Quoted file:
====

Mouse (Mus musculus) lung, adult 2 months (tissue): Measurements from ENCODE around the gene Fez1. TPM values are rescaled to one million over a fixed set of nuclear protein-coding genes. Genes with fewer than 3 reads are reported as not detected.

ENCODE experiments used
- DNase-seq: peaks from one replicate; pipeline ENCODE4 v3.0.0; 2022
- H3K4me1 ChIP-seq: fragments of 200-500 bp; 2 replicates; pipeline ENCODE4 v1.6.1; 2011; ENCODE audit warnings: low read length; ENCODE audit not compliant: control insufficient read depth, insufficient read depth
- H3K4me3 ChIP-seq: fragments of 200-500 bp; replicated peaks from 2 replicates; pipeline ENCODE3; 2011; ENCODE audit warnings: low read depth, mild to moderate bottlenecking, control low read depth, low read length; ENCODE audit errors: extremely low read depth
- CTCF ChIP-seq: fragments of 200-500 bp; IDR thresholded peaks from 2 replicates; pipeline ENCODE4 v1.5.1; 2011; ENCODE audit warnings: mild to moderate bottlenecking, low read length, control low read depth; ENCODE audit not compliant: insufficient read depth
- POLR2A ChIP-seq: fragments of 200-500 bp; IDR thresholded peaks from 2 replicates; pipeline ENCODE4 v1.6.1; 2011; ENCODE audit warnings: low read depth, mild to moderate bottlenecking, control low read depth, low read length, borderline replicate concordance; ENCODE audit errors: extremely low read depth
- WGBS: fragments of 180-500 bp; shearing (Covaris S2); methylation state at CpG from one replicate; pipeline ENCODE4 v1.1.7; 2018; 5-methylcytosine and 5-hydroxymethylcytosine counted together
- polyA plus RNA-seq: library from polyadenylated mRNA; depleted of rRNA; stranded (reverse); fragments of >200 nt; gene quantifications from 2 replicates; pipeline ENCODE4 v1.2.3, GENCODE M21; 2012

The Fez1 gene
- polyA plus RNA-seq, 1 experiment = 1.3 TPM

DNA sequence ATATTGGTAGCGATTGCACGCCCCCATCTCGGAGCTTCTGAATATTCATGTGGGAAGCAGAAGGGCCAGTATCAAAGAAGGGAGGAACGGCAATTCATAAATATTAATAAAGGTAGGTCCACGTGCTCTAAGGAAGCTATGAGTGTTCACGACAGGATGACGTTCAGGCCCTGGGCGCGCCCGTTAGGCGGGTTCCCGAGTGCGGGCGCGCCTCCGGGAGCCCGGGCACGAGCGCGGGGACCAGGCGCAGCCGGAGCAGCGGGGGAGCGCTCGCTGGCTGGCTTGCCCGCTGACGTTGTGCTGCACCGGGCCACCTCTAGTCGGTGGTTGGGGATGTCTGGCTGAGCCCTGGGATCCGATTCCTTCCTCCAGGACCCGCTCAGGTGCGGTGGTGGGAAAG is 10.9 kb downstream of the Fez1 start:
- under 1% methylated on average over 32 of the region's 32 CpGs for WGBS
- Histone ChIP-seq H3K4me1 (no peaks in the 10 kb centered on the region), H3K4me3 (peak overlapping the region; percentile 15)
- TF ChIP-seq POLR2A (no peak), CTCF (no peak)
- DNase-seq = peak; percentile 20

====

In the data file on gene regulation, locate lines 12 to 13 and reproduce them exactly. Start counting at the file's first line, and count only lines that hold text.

DNA sequence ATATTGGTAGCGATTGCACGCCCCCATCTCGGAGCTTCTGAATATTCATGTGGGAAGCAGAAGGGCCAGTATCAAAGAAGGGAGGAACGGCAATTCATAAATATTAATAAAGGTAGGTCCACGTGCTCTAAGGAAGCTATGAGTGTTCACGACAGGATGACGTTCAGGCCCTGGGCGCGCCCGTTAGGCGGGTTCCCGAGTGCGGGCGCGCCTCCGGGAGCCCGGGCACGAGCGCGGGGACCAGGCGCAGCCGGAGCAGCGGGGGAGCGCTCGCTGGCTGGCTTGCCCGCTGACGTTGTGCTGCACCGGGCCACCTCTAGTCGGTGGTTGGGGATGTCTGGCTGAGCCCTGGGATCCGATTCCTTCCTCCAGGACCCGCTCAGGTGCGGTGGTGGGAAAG is 10.9 kb downstream of the Fez1 start:
- under 1% methylated on average over 32 of the region's 32 CpGs for WGBS